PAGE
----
Churches of Riga

The church of St James in Riga, Latvia, is the seat of the city’s Roman Catholic archbishopric. It occupies an important position opposite Latvia’s Parliament. The first reference to St.James’s Church was in 1226. The first few centuries of its history were uneventful as it served as a local church. Then, after the Reformation the Lutherans took ownership; however, the Counter Reformation saw the church given to the Jesuits in 1582. When the Swedes occupied Riga in the 17th Century it served as the church of the Swedish garrison. Finally, in 1922 the church was given to the Catholic community. The steeple was the only one in Riga that had a bell, named in this case the Bell of Wretched Sinners. History relates how the bell had a bad habit of ringing by itself when any unfaithful wife passed by. This is no longer a problem as the Soviet occupiers melted down the bell for weaponry during WWII. The cathedral is dedicated to Saint James the Greater, but is often referred to by the name St Jacob because Latvian, like many other languages, uses the same name for James and Jacob.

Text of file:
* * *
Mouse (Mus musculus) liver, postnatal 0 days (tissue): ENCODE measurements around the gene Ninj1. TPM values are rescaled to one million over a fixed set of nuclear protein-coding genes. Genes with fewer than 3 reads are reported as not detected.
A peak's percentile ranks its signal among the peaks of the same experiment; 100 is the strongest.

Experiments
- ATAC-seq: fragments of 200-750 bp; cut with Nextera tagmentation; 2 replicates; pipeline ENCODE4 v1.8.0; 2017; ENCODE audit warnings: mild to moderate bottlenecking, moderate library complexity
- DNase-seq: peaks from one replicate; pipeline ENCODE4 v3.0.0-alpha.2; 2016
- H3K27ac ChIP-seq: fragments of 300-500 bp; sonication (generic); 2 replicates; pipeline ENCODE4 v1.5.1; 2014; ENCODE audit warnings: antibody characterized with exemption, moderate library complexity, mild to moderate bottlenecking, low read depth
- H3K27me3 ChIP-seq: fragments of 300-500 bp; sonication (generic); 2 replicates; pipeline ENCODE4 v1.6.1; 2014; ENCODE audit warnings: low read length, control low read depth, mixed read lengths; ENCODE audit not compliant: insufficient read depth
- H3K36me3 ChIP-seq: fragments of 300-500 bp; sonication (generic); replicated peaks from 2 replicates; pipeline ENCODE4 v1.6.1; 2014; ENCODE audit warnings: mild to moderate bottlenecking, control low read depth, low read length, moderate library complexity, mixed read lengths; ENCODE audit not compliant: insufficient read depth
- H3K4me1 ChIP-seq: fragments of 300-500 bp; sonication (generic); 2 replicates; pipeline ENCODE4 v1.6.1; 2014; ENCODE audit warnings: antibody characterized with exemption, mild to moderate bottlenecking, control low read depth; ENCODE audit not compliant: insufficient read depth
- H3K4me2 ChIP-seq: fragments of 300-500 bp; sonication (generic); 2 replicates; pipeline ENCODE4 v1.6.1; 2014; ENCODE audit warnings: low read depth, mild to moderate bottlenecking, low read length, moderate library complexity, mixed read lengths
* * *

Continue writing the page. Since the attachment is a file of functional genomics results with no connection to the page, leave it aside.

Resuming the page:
Excerpt from Ten Traveller’s Tales

Published by Julian Worker

Julian was born in Leicester, attended school in Yorkshire, and university in Liverpool. He has been to 94 countries and territories and intends to make the 100 when travel is easier. He writes travel books, murder / mysteries and absurd fiction. His sense of humour is distilled from The Marx Brothers, Monty Python, Fawlty Towers, and Midsomer Murders. His latest book is about a Buddhist cat who tries to help his squirrel friend fly further from a children's slide.

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